Boardman talked about growing up in Wabash, wanting to leave town after graduation, and working at the nation’s largest accounting firm. She talked about her personal growth during those years at PricewaterhouseCoopers, and about how ultimately, finding more balance in life and spending more time with her family was most important in the end, and something she is able to do in her current position. She also talked about how the things that we want in life change over the years, and about what things become more important as we age, urging students to thank those people in their life who support them.
In addition to gathering students together for community, networking, and inspiration, the luncheon was held to combat the state-wide problem of “brain drain.” This is where students move out of the county and state after earning a degree. The Chamber of Commerce hopes to encourage bright, educated Wabash-natives to return to Wabash County after college and begin their careers.
It appears these efforts have worked in the past. Data compiled by StateImpact Indiana concerning 2009 graduates shows that Wabash County has one of the highest retention rates in the state, with 71.1 percent of bachelors degree recipients remaining in the state a year after graduation. That number increases to 74.2% for masters and doctorate degree recipients. This compares to respective rates in Huntington County of 50.2 percent and 48.0 percent and rates in Miami County of 59.8 percent and 68.3 percent. Indiana’s retention rate for all types of degrees is around 60 percent.
More than 100 students attended the event, including:
Emmanuel Christian School - Kourtney Trusty;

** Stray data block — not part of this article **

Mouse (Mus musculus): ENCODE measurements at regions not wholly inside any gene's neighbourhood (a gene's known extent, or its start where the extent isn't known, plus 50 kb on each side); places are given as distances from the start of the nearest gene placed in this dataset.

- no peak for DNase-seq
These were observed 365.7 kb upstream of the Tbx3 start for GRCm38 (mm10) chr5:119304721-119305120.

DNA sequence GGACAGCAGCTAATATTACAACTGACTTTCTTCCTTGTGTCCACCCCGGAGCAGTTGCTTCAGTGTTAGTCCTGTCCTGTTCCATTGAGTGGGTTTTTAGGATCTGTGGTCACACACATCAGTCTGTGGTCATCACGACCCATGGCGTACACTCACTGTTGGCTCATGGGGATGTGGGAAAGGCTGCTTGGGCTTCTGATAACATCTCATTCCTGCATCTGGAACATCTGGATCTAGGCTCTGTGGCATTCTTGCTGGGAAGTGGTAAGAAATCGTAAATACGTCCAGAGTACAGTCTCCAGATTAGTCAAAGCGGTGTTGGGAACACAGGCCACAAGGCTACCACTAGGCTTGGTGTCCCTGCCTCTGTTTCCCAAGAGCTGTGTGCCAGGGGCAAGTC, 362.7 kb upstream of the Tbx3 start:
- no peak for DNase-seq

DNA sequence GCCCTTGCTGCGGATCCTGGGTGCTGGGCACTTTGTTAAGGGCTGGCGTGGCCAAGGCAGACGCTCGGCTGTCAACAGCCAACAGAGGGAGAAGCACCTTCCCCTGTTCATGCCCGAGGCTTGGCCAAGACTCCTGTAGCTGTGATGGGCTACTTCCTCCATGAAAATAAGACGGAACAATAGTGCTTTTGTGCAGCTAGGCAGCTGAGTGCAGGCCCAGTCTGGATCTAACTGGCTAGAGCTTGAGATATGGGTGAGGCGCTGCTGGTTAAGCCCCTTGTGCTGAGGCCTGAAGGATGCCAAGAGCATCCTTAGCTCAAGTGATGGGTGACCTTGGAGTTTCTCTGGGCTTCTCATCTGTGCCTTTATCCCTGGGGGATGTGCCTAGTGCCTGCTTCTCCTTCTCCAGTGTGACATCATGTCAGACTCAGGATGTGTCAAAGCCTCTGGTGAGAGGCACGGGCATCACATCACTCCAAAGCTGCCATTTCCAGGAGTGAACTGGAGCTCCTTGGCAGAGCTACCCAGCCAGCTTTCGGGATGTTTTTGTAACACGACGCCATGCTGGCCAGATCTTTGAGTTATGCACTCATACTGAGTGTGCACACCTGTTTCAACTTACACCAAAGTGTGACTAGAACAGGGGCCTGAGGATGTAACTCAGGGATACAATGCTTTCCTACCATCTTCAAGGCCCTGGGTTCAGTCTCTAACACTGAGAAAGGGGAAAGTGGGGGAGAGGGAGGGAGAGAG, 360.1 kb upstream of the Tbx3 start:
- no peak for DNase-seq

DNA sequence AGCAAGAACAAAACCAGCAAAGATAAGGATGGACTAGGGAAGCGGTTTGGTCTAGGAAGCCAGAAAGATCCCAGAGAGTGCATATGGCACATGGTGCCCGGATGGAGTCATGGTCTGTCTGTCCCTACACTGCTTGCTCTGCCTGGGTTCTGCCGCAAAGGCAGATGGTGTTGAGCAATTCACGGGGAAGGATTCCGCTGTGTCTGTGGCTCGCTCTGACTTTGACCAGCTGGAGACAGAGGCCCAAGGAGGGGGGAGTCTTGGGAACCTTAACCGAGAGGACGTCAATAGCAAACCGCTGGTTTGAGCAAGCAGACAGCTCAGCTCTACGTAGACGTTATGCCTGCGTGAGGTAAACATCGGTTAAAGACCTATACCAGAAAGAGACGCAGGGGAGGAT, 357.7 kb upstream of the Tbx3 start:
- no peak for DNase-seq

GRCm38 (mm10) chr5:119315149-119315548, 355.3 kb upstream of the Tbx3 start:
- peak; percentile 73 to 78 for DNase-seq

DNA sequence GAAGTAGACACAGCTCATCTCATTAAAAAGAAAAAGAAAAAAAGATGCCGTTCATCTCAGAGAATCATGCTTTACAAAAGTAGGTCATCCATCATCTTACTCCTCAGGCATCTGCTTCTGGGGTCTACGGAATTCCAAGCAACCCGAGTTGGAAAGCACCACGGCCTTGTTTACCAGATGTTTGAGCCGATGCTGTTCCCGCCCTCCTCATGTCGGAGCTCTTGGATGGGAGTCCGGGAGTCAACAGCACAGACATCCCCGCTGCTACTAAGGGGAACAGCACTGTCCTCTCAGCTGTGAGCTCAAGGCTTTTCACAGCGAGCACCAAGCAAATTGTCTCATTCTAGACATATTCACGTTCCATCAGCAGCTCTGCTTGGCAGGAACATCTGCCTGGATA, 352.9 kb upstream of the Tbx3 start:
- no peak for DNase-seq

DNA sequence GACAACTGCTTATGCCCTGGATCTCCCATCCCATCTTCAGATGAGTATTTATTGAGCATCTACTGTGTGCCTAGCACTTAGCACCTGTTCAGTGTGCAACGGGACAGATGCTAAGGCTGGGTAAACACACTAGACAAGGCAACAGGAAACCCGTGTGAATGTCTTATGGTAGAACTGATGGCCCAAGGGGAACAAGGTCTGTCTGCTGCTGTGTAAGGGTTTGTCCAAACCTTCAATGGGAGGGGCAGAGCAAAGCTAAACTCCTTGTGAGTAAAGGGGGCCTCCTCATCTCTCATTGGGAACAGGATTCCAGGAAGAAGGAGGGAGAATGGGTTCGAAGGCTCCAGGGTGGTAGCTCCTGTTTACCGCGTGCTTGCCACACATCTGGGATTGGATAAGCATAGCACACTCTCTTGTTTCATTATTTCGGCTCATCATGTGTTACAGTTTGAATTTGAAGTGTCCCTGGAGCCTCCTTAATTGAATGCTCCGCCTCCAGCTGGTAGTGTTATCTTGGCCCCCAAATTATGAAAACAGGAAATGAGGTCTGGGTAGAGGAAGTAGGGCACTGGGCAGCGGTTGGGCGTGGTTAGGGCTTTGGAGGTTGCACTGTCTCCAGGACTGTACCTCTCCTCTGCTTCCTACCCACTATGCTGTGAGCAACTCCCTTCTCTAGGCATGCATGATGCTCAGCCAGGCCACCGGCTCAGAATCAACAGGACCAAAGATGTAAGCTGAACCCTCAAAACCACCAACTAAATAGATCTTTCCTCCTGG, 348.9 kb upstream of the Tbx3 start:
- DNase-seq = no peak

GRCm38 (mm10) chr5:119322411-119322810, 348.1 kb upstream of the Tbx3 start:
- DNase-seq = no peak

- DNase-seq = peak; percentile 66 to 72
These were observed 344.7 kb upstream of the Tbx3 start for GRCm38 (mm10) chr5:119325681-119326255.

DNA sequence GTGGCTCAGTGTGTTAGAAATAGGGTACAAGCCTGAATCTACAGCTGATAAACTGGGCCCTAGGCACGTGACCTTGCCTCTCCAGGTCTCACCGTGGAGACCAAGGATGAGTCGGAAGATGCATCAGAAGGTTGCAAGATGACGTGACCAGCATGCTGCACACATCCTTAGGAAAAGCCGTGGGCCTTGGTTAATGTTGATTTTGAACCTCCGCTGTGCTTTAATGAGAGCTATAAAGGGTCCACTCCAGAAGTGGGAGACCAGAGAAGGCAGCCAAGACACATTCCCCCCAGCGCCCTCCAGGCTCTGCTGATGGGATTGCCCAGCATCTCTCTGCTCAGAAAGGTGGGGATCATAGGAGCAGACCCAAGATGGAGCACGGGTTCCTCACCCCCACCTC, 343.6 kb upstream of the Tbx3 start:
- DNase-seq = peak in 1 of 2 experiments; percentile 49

Manchester High School – Ashton Bolinger, Brodi Carter, Claudel Dickantone, Audriana Fuentes, Phoenix Goad, Adam Hanback, Kaitlyn Hensley, Andrew Hill, Shelby Johnson, Claire McLaughlin, Ross Messer, Morgan Metzger, Bradley Miller, Krisandra Mize, Mariah Mobley, Katie Peden, Brady Pyrah, Andrea Roesner, Kacy Sites, Sydney Snep, Brandon Stayer, Katelyn Stuart;
Northfield High School – Alicia Agness, Megan Corbran, Trey Eads, Kylie Echard, Emily Eckelbarger, Marcus Kroh, Bo Mullett, Blake Peterson, Taylor Peterson, Sidney Reed, Jon Richardson, Natalie Schuler, Katie Stephan, Kendall Tomlinson;
Southwood High School – Amanda Bitzel, Amy Bowman, Caitlynn Charles, Shaylee Correll, Leigh-Ann Gaylourd, Alyson Gouveia, Dayton Haynes, Logan Hensley, Zach Hobson, Alexandra Nose, Eric Olsen, Kyle Porter, Jordan Randolph, Drew Rhamy, Jonah Stouffer, Lakin Wimmer, Brett Wyatt;
Wabash High School – Keaton Burns, Victoria Dolmanet, Tyler Evans, Jordan Floor, Miranda Garbaciak, Christian Gaston, Jalen Grier, Thomas Grier, Devin Hostetler, Lacey Johnson, Michael Landis, Jonathon Landis, Jaclyn Lewis, Chloe Mullett, Shai Parrett, Natasha Rich, Rahee Patel, Jordan Rauh, Jealousy Reza, Kayla Sparling, Lyndsie Thomas, Ryli Van Scoy, Alishya Webb, Ashley Wold;
White’s High School - Hannah Hunsaker.
Sponsoring businesses for the luncheon include: Beacon Credit Union; City of Wabash; Edward Jones Office & Company; Gorman Center for Orthodontics; Indiana American Water Co.; Ivy Tech Community College of Indiana; The Honeywell Foundation, Inc.; Advanced Ag Resources; Allen Insurance Agency; Benson & Son Plumbing-Heating; Besiege LLC; Community Foundation of Wabash County; Countryside Veterinary Hospital; Crossroads Bank; David L. Mann, CLU, CFP, CHFC; Dawes & Pugh CPA’s, LLC; Douglas C. Lehman, P.C.; EDG of Wabash County, Inc.; First Farmers Bank & Trust; First Merchants Bank; Ford Meter Box Company, Inc.; Grandstaff-Hentgen Funeral Service; Indiana University Kokomo; Investment Center at Crossroads Bank; Kalenborn Abresist; Laketon Lions Club; Miller Furniture Co., Inc.; Mutual Bank; Naomi Porter; Northern Indiana Public Service Co.; Pettit Printing, Inc.; Terri Eckert School of Dance; Timbercrest Senior Living Center; Troy Eads Excavating Inc.; Wabash Electric; Wabash Instruments; and Wellbrooke of Wabash.
The Honor Student Luncheon Committee members include: Chelsie Pattison, Mutual Bank; Teresa Galley, The Honeywell Center; Kimberly Pinkerton and Emily Gardner, Wabash County Chamber of Commerce; Laura Rager, North Manchester Chamber of Commerce.